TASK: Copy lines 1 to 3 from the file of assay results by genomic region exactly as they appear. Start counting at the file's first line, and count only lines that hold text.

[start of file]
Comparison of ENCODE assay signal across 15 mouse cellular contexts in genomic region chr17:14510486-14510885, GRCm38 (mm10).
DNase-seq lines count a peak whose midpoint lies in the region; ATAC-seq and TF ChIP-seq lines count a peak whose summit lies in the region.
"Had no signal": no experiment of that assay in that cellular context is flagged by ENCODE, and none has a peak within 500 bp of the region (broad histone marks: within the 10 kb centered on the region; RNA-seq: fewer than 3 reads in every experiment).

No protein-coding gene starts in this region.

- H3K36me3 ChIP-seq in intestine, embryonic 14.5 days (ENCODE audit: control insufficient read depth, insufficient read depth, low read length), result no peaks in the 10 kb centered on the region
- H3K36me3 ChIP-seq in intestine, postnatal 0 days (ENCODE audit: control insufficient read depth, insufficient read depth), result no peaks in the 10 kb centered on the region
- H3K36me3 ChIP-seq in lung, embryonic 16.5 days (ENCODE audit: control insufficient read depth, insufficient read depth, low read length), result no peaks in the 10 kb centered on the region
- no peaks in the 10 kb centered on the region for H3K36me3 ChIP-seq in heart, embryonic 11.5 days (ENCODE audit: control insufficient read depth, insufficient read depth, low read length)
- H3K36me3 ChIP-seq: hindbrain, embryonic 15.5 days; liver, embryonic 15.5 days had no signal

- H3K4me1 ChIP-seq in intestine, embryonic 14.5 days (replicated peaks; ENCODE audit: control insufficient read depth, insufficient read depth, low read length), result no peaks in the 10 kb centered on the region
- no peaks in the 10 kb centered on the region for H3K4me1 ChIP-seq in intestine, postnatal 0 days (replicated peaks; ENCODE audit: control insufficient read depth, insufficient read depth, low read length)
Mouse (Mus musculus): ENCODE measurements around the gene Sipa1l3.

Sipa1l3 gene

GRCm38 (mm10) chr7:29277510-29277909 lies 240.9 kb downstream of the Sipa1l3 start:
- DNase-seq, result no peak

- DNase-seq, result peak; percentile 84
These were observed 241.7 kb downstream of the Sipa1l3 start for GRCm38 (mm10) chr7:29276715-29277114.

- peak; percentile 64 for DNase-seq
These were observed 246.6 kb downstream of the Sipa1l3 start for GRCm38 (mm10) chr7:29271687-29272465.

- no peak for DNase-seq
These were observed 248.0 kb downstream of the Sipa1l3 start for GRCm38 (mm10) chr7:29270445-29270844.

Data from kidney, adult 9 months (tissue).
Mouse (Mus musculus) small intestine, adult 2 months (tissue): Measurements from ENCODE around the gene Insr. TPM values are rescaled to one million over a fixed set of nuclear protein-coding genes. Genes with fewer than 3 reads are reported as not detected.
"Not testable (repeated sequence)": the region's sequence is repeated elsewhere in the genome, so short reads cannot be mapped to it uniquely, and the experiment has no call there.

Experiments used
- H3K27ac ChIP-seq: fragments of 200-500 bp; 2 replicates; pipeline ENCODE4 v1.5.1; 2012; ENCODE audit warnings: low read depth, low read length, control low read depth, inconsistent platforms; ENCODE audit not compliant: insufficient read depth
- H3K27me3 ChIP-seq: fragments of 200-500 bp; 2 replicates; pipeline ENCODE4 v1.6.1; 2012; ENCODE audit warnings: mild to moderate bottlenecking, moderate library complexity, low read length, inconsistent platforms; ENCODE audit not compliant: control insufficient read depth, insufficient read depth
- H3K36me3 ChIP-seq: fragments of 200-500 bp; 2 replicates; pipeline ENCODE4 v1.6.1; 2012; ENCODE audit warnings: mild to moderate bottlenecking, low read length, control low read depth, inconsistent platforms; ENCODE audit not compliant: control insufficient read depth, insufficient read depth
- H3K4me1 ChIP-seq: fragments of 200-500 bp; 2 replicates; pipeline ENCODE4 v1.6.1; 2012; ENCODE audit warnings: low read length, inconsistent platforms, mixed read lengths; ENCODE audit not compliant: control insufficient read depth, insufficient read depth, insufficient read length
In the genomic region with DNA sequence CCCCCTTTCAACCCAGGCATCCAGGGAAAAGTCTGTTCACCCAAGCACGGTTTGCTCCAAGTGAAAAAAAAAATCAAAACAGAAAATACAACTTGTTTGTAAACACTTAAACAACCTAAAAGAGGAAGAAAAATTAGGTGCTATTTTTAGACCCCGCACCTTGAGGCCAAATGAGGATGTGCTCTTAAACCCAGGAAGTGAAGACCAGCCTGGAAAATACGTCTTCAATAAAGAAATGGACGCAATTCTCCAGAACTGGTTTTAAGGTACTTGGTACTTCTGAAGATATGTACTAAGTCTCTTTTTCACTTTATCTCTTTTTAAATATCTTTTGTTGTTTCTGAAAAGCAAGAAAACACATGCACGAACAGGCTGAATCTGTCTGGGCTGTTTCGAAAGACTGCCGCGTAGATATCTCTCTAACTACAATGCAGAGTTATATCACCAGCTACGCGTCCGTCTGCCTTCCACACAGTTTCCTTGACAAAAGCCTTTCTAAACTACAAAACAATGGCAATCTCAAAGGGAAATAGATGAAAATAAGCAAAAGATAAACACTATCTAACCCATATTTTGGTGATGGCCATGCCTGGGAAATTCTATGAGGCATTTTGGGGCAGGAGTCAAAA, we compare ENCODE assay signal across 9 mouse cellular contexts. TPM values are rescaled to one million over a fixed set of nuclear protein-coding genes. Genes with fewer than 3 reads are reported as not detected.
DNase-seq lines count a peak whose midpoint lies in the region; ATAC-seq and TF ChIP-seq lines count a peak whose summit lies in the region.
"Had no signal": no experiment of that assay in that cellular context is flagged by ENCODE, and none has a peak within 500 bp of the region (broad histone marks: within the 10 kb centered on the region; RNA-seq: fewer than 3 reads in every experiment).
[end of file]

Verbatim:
Comparison of ENCODE assay signal across 15 mouse cellular contexts in genomic region chr17:14510486-14510885, GRCm38 (mm10).
DNase-seq lines count a peak whose midpoint lies in the region; ATAC-seq and TF ChIP-seq lines count a peak whose summit lies in the region.
"Had no signal": no experiment of that assay in that cellular context is flagged by ENCODE, and none has a peak within 500 bp of the region (broad histone marks: within the 10 kb centered on the region; RNA-seq: fewer than 3 reads in every experiment).